Dr Wiener was joined by speakers Emeritus Professor Evan Stark, David Challen and documentary filmmakers Rosie Jarvis and Annie La Vespa, as well as an audience of specialists and non-specialists, voluntary sector activists and survivors, and also academics and policy makers. The evening was followed by drinks and Antonia (Amja) Lee Wilmot's art exhibition ‘Healing with Creativity’ which was beautifully laid out in the CLS building’s atrium.

Dr Wiener is hopeful that the book with be used as a resource by those who can effect change in intervening into the cycle of violence against women and girls.

Baroness Helena Kennedy as the Centre of Law and Criminal Justice Patron!

Following the Centre of Law and Criminal Justice's successful launch last month, we are both thrilled and honoured to announce that Baroness Helena Kennedy has agreed to be our Patron! With Helena’s shared enthusiasm to bring lawyers, criminologists, campaigners and practitioners together to generate substantive, cutting-edge contributions to criminal justice research, scholarship and practice, Helena has offered to formalize her support for our Centre in this way. We would like to thank Helena for her invaluable support and contribution,  and are looking forward to updating her with our developments over the coming months.

The Centre of Law and Criminal Justice is also now in the process of establishing an Advisory Board to work with the Co-Directors to develop the strategic direction for the Centre in its important work ahead. As part of this, the CLCJ will invite key people from the sector, from the judiciary, the bar and the criminal justice policy arena to serve on our advisory board for high level strategic input.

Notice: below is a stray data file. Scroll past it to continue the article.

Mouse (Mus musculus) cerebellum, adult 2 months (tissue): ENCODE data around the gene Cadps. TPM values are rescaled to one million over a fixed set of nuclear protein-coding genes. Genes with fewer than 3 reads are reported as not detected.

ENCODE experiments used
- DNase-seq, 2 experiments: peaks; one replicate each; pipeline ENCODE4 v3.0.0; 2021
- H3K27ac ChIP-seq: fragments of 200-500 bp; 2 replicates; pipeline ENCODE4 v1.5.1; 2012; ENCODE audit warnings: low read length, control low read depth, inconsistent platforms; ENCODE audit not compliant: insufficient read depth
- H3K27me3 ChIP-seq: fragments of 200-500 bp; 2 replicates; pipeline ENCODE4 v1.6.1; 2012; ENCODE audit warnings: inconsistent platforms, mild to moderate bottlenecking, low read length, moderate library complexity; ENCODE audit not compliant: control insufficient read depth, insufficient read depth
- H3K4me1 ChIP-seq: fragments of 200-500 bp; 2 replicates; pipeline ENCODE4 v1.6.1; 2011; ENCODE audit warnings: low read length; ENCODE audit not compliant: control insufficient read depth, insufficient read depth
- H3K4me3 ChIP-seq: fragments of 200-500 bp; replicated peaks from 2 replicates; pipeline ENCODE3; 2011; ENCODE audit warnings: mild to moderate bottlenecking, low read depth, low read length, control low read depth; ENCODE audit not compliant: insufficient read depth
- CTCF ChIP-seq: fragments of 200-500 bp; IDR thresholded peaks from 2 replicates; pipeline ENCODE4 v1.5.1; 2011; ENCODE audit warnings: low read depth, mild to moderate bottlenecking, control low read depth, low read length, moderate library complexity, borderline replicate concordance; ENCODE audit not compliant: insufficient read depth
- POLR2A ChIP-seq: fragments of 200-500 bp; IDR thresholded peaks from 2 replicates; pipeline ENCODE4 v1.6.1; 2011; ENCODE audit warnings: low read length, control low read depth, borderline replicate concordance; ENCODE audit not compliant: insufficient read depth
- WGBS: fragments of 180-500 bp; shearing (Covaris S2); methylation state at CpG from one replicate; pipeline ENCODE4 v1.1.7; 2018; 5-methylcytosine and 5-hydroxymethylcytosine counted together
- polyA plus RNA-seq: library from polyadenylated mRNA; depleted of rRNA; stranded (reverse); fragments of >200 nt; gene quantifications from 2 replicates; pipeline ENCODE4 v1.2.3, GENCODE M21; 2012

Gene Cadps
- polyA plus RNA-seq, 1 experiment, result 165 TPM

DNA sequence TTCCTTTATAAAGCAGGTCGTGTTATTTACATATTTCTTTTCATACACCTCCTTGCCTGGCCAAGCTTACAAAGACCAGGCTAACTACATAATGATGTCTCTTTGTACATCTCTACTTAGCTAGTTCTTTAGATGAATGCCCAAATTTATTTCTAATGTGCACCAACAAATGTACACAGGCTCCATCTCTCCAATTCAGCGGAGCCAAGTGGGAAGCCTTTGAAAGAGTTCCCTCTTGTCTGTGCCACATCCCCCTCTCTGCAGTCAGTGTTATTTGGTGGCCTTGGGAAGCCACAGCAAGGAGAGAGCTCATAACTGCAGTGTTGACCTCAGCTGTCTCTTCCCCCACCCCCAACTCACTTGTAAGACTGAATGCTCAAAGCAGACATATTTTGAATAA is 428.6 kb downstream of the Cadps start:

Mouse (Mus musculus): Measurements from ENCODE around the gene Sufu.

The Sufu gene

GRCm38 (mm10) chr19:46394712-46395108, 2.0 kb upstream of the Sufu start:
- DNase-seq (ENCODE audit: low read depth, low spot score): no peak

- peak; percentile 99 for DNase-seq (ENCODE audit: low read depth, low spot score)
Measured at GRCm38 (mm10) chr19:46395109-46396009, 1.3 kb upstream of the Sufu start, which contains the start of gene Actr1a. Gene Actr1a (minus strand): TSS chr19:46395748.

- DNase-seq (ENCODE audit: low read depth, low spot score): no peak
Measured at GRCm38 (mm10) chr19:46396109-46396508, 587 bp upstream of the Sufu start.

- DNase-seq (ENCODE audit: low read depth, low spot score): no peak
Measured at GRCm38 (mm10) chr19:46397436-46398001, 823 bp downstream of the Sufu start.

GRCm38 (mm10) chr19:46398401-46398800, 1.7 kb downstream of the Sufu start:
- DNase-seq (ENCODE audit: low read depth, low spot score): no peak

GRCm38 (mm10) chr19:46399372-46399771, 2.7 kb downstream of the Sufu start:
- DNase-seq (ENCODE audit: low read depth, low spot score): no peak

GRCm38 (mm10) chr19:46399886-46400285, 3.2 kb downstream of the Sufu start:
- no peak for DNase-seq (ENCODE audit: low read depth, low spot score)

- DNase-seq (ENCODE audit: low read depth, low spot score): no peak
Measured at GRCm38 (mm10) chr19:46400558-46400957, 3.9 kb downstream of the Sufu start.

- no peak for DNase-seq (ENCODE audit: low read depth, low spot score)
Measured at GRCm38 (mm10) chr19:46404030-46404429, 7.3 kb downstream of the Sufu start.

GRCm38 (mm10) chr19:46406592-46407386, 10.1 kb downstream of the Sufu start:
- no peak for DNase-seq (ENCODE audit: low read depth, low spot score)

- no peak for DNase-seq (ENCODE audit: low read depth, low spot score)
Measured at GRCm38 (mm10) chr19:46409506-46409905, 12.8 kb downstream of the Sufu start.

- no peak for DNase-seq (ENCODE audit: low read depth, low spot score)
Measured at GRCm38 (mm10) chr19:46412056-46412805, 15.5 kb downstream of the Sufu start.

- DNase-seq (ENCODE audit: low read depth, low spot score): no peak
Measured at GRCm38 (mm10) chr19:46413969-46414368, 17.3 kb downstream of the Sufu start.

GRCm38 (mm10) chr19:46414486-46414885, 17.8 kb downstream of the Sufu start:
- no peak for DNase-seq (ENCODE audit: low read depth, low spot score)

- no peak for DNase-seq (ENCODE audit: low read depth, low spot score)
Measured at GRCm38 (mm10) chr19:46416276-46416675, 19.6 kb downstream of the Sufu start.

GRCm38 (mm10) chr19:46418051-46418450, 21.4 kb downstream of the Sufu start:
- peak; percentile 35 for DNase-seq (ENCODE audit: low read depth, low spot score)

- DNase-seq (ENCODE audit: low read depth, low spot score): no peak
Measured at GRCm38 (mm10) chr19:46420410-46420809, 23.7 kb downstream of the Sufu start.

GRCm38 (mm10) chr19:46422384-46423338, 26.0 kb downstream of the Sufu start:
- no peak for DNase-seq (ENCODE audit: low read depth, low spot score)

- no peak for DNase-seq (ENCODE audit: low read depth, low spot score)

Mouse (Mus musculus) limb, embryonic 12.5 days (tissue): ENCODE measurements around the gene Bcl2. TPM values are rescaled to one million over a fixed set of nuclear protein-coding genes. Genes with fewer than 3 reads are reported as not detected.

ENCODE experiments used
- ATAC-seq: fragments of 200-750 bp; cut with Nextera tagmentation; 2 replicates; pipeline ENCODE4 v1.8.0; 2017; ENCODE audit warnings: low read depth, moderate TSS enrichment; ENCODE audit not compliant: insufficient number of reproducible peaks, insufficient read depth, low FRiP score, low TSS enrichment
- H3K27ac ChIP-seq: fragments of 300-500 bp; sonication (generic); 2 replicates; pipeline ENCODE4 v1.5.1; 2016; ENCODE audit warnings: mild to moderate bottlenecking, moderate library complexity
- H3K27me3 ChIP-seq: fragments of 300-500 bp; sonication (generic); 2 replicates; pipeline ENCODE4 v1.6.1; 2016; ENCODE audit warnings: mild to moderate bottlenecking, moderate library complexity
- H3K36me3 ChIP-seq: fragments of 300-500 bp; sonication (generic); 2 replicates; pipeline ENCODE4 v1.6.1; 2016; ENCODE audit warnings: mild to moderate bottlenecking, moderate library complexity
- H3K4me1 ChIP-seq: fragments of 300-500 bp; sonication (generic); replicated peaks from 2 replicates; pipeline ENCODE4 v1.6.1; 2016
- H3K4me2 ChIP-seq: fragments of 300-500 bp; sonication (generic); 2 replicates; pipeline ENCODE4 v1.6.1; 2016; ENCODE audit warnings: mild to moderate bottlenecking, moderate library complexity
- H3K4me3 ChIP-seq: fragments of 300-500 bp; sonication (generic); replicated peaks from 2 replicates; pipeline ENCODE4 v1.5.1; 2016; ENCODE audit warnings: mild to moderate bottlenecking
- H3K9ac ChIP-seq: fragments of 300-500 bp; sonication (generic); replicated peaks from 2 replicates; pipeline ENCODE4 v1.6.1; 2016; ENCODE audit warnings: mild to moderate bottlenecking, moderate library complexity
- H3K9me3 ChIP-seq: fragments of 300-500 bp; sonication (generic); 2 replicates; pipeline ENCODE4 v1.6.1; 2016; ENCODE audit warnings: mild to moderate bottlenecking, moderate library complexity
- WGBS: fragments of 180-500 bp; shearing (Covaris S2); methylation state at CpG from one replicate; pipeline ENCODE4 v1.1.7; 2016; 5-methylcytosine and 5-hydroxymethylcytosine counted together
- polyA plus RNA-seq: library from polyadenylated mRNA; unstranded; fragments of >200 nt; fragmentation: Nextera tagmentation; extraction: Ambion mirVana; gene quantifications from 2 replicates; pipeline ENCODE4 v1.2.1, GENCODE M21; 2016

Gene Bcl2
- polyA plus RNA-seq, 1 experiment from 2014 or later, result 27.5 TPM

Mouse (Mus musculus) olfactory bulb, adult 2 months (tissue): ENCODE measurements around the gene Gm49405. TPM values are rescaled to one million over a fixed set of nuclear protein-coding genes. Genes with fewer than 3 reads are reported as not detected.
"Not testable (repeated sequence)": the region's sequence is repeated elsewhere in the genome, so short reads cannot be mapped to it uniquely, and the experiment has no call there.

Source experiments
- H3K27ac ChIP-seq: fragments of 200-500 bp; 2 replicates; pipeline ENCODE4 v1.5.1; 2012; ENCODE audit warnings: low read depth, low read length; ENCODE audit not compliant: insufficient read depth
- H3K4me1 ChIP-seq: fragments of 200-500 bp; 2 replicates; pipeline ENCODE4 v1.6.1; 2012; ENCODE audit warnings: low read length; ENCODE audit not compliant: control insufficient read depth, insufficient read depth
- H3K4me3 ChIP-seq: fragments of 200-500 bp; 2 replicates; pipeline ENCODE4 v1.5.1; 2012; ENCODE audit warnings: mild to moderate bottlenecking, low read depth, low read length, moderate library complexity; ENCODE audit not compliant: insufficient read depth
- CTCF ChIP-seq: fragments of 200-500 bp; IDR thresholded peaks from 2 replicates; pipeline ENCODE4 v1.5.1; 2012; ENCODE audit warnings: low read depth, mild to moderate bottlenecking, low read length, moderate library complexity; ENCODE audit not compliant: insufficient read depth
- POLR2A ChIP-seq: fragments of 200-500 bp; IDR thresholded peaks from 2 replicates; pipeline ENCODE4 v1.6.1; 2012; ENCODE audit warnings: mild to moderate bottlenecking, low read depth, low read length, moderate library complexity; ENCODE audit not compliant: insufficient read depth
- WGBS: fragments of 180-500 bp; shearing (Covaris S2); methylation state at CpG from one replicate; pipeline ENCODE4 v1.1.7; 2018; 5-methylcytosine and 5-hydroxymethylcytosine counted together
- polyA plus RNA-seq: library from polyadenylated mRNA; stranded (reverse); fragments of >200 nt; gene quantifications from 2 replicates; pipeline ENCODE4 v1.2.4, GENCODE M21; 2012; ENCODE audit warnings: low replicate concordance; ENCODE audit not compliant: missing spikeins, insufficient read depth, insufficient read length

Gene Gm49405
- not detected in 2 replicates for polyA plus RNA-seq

Centre of  Law and Criminal Justice Launch Event

Dame Helena Kennedy speaking at an event.

On Tuesday 14th March we were thrilled to celebrate our launch with an inaugural address by Baroness Helena Kennedy KC, one of Britain's most distinguished lawyers. After an introduction from the Dean of The City Law School, Professor Richard Ashcroft, Kennedy went on to highlight the contemporary challenges facing the criminal justice system. Kennedy raised great concerns about the devaluing of public service, the dismantling of the professions and the widening inequality gap – and pointed out how this feeds into and is important for the criminal justice reform debate. Baroness Kennedy praised the way the Centre for Law and Criminal Justice seeks to bring criminal lawyers (academics and professionals) together with criminologists because she noted that in the quest for meaningful criminal justice reform, the sum is much more effective than the parts. She also recognised that the human rights/criminal justice nexus has never been more important, or more under threat than in contemporary society, emphasising the urgency for more criminal justice activism (both nationally and internationally). We want to thank Baroness Helena Kennedy for providing such illuminating words, which in effect, form the basis of our manifesto and work as a criminal justice centre. Read more about the Centre of Law and Criminal Justice Launch

Other related news

On the 6 March 2023, our Co-Director Dr Aldo Zammit Borda, was an invited expert at a meeting  on Justice for the Daesh Atrocities: The Need for Comprehensive Responses . This event took place at the Palais des Nations in Geneva, as a side event to the 52nd session of the United Nations Human Rights Council. Read more about this event and it's outcome here